Shea Weber doesn't have a point, and that's not a massive problem

By Brian Stubits | CBSSports.com
Weber is pointless through the first nine games. (Getty Images)

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After Ryan Suter elected to leave the Predators and signed with the Wild, an even bigger burden was placed on the shoulders of Shea Weber in Nashville. It became gigantic when the Flyers signed Weber to a massive offer sheet that the Preds matched, making Weber one of the highest-paid players in the league.

It was with that backdrop and those expectations that Weber entered the season, clearly the face of the franchise, at least among the skaters (that guy Pekka Rinne is pretty good, we hear). So it shouldn't be such a surprise that a lot of people are scratching their heads and wondering what is going on as Weber, who had 49 points last season, doesn't have a single point in the first nine games. Not a goal -- although he doesn't have one of those, obviously -- but a point. No secondary assists or anything.

That's just not something we've come to expect from Weber. He's an elite two-way defenseman and has one of the hardest shots in the league behind only Zdeno Chara -- as they prove every year (except this one) at the All-Star Game.

Is everything all right? Should the Predators be concerned about Weber and, more specifically, the lack of offensive production? In a word, no.

Coach Barry Trotz addressed the issue earlier this week and had the same sentiment, that he isn't concerned.

There's absolutely some truth to what Trotz is saying there. Let's examine.

This season, Weber has been getting a ton of ice time -- as is normally the case. He is averaging 27 minutes a night, or almost half the game on the ice. That's a load. How is it that he doesn't have any points? Because, as Trotz said, he's getting some tough assignments and is playing solid defense.

Remember, he is a DEFENSEman.

How tough have his minutes been? Figure that among the team's defensemen, he has the highest Corsi Relative Quality of Competition rating, barely edging Roman Josi (who was his partner until the past few games when he started playing with Scott Hannan, so that makes sense).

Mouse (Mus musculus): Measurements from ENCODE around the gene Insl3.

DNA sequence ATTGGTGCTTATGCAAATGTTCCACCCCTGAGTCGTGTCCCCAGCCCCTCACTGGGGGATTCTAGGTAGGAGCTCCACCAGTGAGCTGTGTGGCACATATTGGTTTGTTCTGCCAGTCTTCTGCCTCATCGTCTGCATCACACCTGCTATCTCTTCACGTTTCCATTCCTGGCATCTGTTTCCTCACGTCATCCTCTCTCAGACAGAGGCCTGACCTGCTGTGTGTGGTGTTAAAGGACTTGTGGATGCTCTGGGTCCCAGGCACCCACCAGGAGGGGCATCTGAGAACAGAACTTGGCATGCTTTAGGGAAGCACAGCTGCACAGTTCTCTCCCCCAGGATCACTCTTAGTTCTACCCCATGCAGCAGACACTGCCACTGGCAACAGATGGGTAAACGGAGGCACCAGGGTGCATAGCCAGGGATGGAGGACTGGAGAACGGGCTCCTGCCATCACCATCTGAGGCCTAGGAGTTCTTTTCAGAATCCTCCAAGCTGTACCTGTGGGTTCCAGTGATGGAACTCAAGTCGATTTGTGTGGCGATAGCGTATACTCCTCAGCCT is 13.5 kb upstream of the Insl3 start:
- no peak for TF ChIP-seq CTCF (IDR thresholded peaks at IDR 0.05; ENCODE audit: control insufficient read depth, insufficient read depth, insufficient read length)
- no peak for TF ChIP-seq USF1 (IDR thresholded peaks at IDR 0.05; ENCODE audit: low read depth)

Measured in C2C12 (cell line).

So far he has had the most time on the ice against guys such as David Perron, David Backes, Zach Parise, Anze Kopitar and Ryan Getzlaf. That's a pretty talented lineup.

Despite all those minutes, he has been on the ice for only two goals against at even strength. That's it. With very few exceptions, those players have all been better against other competition than against Weber.

In other words, he's doing the biggest part of his job: defending.

Much the same as has been said over and over about Phil Kessel, Weber has been a touch unlucky. He has fired 22 shots on goal this season, and it hasn't resulted in a point yet. You'd think that maybe he'd at least create a rebound opportunity with his booming slap shot, but it hasn't happened. But as long as he keeps shooting, it will come.

Part of the issue, too, is that the Predators, as has often been the case over the years, just don't generate a ton of offense. They are once again near the bottom of the NHL in scoring and are averaging less than 22 shots per night. So it's not just Weber who isn't lighting up the scoreboard in Nashville, it's just about everybody right now. That was especially true before Tuesday's 6-1 outburst against the Blues.

Even if Weber doesn't put up the good offensive numbers that we're used to, it doesn't mean he is underperforming or buckling under the pressure of the new big contract. He's still doing plenty of work for the Preds, and as long as that's happening, there's not much of a worry. All it means is that he might not be in the finalist group for the Norris Trophy this season because we all know that offensive numbers are an important factor in that race even if it is for the top defenseman.

As long as he keeps it up, the offensive numbers should follow. The loss of Suter shouldn't send him plumetting from a 17-goal player to a three-goal player. And hey, there can't be too much of a problem when the team has points in all but two games this season.

The point is, don't worry, be happy. (Unless you have him in Fantasy. Then, you can worry.)

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